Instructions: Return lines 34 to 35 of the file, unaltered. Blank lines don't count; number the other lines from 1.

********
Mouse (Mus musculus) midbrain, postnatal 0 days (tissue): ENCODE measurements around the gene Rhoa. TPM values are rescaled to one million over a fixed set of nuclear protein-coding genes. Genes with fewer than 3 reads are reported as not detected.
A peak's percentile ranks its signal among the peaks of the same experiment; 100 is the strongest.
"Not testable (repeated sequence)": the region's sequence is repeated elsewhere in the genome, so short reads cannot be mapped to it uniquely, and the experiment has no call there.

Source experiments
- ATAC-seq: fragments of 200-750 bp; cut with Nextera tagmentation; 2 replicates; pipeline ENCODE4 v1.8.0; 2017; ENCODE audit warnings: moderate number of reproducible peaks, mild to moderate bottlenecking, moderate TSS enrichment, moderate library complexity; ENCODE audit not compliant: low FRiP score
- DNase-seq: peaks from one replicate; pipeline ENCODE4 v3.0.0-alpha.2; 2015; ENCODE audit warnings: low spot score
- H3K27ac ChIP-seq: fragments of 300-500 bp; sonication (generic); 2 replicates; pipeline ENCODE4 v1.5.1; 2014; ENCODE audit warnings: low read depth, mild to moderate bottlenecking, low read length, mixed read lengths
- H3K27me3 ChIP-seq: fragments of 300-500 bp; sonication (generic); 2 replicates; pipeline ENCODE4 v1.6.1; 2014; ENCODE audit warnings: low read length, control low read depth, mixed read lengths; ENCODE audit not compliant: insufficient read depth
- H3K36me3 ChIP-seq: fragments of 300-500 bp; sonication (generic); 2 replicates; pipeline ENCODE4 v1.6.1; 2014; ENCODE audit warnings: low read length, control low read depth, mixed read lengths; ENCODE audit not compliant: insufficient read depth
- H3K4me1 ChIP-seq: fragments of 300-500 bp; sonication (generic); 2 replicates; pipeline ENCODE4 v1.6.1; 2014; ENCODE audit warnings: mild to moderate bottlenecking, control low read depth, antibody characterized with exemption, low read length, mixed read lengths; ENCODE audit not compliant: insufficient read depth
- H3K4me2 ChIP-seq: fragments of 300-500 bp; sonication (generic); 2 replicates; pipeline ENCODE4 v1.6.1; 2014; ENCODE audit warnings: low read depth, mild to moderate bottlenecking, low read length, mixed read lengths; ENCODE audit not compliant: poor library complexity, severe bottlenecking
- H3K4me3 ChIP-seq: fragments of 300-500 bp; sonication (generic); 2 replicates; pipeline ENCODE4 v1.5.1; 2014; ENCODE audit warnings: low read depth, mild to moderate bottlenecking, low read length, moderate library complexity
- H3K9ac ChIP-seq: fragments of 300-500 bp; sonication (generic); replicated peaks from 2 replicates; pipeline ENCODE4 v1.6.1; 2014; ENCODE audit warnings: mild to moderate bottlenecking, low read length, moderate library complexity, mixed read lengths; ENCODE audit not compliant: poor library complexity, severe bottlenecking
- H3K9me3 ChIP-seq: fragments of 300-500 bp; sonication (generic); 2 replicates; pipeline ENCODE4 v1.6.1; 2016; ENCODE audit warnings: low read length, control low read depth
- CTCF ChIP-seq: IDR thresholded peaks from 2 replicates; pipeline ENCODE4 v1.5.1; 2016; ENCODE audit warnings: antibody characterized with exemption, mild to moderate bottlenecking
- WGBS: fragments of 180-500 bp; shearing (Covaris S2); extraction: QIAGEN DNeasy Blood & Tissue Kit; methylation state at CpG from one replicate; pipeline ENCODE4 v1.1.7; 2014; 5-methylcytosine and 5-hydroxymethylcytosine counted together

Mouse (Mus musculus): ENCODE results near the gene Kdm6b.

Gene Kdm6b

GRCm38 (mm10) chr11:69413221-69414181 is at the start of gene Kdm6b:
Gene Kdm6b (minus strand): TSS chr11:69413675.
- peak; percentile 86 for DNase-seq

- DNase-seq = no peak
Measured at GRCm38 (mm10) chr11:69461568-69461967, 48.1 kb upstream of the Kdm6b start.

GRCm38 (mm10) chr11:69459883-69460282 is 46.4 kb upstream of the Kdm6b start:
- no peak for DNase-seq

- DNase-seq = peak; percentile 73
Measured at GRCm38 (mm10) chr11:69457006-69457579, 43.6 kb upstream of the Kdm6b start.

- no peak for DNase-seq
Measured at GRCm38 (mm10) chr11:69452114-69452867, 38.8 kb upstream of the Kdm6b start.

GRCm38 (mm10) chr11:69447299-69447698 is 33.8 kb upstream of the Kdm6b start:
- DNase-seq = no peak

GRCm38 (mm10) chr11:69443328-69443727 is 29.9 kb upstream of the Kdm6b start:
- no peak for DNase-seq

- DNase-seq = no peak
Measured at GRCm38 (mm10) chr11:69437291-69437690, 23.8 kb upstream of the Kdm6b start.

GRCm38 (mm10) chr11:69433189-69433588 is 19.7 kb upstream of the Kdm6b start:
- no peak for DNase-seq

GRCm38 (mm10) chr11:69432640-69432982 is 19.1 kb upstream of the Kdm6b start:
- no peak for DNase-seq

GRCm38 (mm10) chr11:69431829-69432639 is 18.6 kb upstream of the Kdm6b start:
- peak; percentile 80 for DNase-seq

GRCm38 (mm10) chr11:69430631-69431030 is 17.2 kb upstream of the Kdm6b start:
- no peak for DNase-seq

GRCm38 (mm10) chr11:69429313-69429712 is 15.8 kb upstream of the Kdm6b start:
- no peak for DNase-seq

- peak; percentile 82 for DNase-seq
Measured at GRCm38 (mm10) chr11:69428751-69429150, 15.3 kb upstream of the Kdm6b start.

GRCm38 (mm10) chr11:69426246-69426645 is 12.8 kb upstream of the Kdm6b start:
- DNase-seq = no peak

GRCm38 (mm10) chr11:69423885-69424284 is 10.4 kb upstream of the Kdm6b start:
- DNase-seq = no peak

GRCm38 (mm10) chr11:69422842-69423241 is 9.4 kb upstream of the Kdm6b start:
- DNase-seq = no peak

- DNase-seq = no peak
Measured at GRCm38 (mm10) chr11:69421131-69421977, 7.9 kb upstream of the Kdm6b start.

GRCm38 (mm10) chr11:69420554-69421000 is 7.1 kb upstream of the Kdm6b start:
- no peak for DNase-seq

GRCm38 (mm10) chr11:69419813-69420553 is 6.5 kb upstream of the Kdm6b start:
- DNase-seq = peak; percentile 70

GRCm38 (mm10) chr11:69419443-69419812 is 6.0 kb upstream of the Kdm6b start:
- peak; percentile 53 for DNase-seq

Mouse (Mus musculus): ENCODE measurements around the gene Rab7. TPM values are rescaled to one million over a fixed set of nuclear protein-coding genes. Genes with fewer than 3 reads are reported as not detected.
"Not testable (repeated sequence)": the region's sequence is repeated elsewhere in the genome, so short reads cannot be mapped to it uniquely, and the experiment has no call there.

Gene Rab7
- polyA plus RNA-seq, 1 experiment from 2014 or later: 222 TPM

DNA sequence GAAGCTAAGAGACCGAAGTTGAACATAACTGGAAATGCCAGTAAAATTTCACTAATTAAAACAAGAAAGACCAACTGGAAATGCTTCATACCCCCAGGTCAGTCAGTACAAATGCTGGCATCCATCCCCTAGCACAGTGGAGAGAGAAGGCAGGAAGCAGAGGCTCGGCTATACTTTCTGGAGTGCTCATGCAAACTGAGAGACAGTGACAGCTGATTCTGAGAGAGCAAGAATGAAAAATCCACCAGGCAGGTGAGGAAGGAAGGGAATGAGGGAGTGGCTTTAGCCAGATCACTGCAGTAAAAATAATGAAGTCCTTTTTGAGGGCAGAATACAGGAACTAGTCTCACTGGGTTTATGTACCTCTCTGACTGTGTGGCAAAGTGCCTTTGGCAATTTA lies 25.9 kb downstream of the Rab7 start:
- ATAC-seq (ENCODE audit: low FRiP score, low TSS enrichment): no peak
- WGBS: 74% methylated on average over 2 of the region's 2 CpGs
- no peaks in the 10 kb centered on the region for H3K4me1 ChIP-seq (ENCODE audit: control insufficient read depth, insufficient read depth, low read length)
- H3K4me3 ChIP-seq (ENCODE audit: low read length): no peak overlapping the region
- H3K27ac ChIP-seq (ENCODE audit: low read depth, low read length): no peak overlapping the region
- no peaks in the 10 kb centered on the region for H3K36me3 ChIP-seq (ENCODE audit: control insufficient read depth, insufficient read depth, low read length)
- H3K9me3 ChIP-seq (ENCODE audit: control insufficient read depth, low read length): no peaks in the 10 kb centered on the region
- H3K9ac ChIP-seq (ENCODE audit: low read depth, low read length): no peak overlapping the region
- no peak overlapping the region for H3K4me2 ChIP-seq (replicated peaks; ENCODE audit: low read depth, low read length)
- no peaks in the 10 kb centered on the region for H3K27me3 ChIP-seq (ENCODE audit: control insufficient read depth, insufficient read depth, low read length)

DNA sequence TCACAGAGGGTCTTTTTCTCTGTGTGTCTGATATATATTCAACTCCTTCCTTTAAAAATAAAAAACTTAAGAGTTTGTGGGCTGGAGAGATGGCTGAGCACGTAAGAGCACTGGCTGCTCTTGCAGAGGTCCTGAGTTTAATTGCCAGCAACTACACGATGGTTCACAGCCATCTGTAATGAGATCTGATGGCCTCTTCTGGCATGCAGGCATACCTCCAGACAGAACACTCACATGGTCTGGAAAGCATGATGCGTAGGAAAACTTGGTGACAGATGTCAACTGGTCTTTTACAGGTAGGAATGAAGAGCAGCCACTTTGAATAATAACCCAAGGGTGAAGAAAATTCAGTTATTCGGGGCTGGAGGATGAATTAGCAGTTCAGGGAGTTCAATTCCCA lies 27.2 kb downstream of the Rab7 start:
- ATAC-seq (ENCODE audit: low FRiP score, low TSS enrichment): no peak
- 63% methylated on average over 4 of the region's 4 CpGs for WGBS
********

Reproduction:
- DNase-seq = no peak
Measured at GRCm38 (mm10) chr11:69437291-69437690, 23.8 kb upstream of the Kdm6b start.